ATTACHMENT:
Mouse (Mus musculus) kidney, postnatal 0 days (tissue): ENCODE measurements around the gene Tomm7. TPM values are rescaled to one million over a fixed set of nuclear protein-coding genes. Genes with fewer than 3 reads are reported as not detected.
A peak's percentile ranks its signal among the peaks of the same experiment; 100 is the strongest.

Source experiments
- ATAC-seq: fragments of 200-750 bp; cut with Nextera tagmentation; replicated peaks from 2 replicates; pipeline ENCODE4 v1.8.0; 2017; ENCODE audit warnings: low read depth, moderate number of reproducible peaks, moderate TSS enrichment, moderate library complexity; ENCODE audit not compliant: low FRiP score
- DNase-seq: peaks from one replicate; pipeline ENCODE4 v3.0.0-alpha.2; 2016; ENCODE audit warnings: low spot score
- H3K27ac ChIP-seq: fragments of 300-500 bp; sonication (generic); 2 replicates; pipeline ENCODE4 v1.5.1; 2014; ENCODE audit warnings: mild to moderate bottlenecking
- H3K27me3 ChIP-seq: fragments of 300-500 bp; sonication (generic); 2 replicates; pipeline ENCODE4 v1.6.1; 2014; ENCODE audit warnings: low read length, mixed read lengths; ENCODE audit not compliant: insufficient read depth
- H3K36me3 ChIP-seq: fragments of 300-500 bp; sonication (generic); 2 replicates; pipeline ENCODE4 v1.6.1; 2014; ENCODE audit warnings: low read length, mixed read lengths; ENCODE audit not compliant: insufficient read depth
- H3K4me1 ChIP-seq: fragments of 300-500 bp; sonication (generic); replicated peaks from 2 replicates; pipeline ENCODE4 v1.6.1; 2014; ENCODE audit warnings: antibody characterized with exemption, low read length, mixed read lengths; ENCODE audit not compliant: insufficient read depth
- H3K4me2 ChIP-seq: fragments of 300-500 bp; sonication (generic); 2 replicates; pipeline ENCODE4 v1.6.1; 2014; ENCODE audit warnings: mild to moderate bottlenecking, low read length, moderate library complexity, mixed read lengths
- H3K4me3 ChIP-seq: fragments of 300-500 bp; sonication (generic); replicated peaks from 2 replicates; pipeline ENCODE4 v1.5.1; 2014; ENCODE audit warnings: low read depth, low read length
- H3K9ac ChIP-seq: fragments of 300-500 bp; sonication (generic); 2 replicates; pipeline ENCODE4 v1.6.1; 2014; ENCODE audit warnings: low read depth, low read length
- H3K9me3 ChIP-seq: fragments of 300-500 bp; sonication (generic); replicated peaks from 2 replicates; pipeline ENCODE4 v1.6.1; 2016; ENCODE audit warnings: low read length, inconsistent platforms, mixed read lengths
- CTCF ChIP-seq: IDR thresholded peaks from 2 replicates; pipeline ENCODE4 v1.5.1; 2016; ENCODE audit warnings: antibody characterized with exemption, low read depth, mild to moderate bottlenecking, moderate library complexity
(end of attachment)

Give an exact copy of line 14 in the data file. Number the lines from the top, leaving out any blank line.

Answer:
- CTCF ChIP-seq: IDR thresholded peaks from 2 replicates; pipeline ENCODE4 v1.5.1; 2016; ENCODE audit warnings: antibody characterized with exemption, low read depth, mild to moderate bottlenecking, moderate library complexity